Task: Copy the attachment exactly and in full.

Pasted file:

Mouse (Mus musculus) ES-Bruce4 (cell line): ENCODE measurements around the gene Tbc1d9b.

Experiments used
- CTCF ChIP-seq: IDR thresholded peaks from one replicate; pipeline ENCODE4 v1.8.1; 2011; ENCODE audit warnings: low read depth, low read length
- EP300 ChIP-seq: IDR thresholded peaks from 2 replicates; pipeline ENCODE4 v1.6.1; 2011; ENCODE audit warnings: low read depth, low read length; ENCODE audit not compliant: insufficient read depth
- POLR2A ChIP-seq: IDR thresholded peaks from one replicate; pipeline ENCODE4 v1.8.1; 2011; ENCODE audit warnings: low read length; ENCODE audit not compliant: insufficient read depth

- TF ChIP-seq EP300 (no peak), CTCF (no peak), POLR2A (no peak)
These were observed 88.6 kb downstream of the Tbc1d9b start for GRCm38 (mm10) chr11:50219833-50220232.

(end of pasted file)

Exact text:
Mouse (Mus musculus) ES-Bruce4 (cell line): ENCODE measurements around the gene Tbc1d9b.

Experiments used
- CTCF ChIP-seq: IDR thresholded peaks from one replicate; pipeline ENCODE4 v1.8.1; 2011; ENCODE audit warnings: low read depth, low read length
- EP300 ChIP-seq: IDR thresholded peaks from 2 replicates; pipeline ENCODE4 v1.6.1; 2011; ENCODE audit warnings: low read depth, low read length; ENCODE audit not compliant: insufficient read depth
- POLR2A ChIP-seq: IDR thresholded peaks from one replicate; pipeline ENCODE4 v1.8.1; 2011; ENCODE audit warnings: low read length; ENCODE audit not compliant: insufficient read depth

- TF ChIP-seq EP300 (no peak), CTCF (no peak), POLR2A (no peak)
These were observed 88.6 kb downstream of the Tbc1d9b start for GRCm38 (mm10) chr11:50219833-50220232.